The Difference Between Positive & Negative Emotions

Have you ever stopped to consider the question: what is the real difference between positive and negative emotions?

Most people accept that emotions such as fear, sadness, guilt, etc. are a part of life, but they view them as an unwanted part of life. The bad part.

It’s important to understand the difference since the avoidance of negative emotions is one of the biggest obstacles in our lives.

To be clear, practicing gratitude and positive thinking are completely valid strategies for living a happier life, but their purpose is not to get rid of negative emotions. While we can choose thoughts that trigger positive emotions, we also benefit from experiencing/feeling our negative emotions in order to release them (and avoid suppressing them).

To become more comfortable experiencing ALL emotions, the first step is understanding what emotions actually are.

Emotions = Energy

Have you ever stopped to consider what makes up our emotions and feelings? We spend our lives pursuing what we think will produce good feelings, but what are they, really?

Emotions are the experience of energy moving through the body.

Emotions live inside of us, and may or may not be concentrated in specific areas of the body. What happens when we become overwhelmed with sadness and begin to sob? Our lungs start convulsing. Have you ever been angry and felt your chest begin to tighten? Or, after receiving fantastic news, have you ever suddenly felt lighter on your feet? Emotions constitute very real forms of energy inside our bodies.

Emotions are a human experience. They are meant to be felt. They are, in and of themselves, harmless – yet, we avoid them like the plague! It is when we attempt to suppress them that they begin to cause problems for us. So, let’s take a look at the difference between positive and negative emotions and how we learn to embrace both of them in our lives.

Positive & Negative Emotions

It’s important to understand that emotional energy is essentially neutral. Labeling an emotion negative or positive is another way of saying what feels “good” vs “bad.” These are all our own interpretations of different forms of energy. Yes, sadness is just a different form of energy!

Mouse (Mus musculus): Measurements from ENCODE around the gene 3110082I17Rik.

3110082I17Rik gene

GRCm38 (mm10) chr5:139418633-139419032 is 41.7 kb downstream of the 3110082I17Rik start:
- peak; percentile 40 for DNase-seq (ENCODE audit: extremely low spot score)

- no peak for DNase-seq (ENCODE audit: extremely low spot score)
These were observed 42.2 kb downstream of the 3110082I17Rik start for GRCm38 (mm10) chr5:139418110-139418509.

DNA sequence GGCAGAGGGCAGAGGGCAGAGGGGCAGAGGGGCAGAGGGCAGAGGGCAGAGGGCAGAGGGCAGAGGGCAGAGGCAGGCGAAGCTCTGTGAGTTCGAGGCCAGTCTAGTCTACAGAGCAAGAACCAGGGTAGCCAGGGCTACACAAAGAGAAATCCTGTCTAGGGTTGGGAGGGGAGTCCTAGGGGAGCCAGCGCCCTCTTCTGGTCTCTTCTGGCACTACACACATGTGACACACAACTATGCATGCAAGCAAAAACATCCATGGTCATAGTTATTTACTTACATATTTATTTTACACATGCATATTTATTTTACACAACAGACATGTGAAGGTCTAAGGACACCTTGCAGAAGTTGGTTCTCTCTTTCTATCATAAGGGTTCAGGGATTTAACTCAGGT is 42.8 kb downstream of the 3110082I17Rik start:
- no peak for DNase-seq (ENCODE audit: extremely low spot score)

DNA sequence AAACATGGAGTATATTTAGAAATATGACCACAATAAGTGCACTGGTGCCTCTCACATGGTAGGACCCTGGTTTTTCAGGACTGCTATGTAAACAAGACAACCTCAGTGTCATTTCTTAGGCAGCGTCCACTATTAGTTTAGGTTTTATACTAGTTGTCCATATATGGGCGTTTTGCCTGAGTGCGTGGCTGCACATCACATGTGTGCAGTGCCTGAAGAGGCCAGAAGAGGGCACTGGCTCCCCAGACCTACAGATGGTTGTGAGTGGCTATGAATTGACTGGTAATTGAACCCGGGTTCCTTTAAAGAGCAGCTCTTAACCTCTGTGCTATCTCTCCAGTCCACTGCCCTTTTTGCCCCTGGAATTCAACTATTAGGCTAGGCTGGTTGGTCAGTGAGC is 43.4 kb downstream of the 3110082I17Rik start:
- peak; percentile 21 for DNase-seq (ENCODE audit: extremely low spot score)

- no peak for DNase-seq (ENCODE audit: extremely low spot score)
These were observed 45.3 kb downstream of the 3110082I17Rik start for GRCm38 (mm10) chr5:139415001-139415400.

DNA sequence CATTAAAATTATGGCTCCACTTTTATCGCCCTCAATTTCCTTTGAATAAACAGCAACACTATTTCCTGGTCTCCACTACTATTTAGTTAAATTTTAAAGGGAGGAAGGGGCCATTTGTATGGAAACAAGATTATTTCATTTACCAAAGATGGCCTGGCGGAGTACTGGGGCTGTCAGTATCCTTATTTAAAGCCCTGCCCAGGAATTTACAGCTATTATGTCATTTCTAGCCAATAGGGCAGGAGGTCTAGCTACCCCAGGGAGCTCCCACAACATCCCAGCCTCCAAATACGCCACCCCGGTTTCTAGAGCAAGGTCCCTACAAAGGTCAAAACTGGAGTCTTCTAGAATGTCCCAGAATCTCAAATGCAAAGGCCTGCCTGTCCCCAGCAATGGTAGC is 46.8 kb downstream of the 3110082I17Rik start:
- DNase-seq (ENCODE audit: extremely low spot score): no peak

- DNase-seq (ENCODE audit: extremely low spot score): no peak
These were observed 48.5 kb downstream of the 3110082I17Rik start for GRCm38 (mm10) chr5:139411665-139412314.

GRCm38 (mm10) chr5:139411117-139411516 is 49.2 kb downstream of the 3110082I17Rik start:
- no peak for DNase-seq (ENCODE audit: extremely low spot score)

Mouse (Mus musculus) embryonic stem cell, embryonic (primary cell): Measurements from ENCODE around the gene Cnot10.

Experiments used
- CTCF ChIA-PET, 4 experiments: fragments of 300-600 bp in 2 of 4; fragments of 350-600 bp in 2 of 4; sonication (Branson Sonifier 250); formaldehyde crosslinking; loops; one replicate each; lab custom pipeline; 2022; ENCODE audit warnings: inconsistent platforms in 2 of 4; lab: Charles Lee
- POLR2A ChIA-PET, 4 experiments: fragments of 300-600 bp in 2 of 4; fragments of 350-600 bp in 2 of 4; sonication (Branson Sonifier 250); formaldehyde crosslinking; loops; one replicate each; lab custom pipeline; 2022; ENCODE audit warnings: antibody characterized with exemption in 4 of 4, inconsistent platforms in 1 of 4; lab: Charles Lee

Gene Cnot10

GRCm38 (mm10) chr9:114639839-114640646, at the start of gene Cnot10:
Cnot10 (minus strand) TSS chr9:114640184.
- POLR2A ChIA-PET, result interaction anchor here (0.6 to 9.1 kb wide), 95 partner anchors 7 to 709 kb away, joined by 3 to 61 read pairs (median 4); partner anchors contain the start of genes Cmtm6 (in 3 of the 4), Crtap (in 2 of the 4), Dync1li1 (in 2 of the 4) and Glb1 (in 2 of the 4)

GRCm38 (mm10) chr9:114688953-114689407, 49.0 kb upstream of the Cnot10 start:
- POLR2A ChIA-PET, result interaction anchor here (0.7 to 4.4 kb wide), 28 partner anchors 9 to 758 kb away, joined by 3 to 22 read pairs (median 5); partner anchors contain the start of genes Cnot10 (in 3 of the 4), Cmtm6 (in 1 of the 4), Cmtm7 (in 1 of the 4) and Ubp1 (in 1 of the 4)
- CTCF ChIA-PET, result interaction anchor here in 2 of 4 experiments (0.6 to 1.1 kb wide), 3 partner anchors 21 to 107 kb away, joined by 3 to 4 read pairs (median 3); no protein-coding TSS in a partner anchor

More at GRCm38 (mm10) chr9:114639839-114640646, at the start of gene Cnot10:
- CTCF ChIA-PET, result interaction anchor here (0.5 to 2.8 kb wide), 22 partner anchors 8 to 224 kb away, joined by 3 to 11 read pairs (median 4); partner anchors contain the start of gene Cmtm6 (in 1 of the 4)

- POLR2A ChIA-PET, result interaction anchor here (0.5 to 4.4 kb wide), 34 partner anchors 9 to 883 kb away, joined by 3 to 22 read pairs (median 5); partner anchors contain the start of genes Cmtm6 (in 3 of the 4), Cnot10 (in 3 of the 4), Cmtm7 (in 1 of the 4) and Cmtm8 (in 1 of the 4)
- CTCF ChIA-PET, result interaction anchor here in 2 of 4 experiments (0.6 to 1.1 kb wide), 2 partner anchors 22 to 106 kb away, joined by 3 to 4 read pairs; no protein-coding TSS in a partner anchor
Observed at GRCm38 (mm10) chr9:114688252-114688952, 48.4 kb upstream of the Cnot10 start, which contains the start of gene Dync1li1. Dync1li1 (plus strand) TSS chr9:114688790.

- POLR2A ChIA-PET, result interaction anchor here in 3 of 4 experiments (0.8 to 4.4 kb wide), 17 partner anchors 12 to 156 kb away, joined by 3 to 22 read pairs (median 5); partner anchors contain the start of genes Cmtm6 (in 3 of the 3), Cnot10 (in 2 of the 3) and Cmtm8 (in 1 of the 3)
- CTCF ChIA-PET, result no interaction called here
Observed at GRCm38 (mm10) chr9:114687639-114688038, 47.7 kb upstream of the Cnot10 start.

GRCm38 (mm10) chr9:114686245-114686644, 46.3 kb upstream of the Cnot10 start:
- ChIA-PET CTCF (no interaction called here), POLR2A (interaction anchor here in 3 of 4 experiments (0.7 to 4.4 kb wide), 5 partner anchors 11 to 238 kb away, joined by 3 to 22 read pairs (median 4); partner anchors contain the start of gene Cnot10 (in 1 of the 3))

We also know that human beings gravitate toward the forms of energy we label “positive”, so let’s explore the differences.

Positive Emotion = Expansion

What we label as positive emotions are typically those that lead to expansion within our physical body. Think about what happens when you feel an emotion you label as happy, excited, calm, or peaceful. You might feel a surge of energy where your chest opens, your jaw relaxes, and your mouth widens into a smile. You might feel your muscles relax and your breath become slower and deeper. Or, you might feel a heck of a lot lighter. We typically call this feeling good.

It is, in many cases, the joy we feel from growing and expanding.

Negative Emotion = Contraction

Negative emotions are often correlated with fear and tied to our natural fight or flight response. When we experience a perceived threat, fear causes us to seize up. We contract, constrict, and prepare for battle, whether we choose to attack or defend. Our bodies can react this way to a threat whether it is real or perceived (psychological). Fear is often expressed as anger.

Sadness can be thought of as a longing for a need that’s perceived to be missing (a loss of and yearning for connection, as an example). At the core is a fear of vulnerability or loss of control over one’s circumstances.

Embracing ALL Emotions

Negative emotions are the catalyst for positive emotions. If the process of contraction is allowed to happen, eventually our bodies (and minds) will naturally relax and expand.

When we talk about “dealing with” negative emotions, we tend to focus on making them go away. However, it’s essential to process any negative emotions that are trying to surface in order to create new positive emotions.

Now that you understand the difference between positive and negative emotions, you may want to check out my other post to understand what processing emotion actually looks like.

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One Comment

  • A very interesting subject.

    Thank you for touching on this subject and I found it very ienlightening


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